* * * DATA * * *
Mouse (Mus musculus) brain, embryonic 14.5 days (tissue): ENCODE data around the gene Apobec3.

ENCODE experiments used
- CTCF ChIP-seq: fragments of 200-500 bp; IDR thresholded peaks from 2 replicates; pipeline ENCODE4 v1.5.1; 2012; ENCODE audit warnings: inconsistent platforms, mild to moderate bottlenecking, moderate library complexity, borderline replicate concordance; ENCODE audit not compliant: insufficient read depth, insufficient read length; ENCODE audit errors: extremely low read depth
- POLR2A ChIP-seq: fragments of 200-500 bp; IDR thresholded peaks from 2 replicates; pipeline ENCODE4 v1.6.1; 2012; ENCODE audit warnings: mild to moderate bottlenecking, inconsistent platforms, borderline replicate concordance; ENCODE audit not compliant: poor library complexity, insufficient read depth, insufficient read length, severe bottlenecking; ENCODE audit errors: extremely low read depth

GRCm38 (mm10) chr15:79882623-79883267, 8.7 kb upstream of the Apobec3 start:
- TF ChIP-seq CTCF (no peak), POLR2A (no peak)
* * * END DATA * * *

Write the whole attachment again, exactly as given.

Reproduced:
Mouse (Mus musculus) brain, embryonic 14.5 days (tissue): ENCODE data around the gene Apobec3.

ENCODE experiments used
- CTCF ChIP-seq: fragments of 200-500 bp; IDR thresholded peaks from 2 replicates; pipeline ENCODE4 v1.5.1; 2012; ENCODE audit warnings: inconsistent platforms, mild to moderate bottlenecking, moderate library complexity, borderline replicate concordance; ENCODE audit not compliant: insufficient read depth, insufficient read length; ENCODE audit errors: extremely low read depth
- POLR2A ChIP-seq: fragments of 200-500 bp; IDR thresholded peaks from 2 replicates; pipeline ENCODE4 v1.6.1; 2012; ENCODE audit warnings: mild to moderate bottlenecking, inconsistent platforms, borderline replicate concordance; ENCODE audit not compliant: poor library complexity, insufficient read depth, insufficient read length, severe bottlenecking; ENCODE audit errors: extremely low read depth

GRCm38 (mm10) chr15:79882623-79883267, 8.7 kb upstream of the Apobec3 start:
- TF ChIP-seq CTCF (no peak), POLR2A (no peak)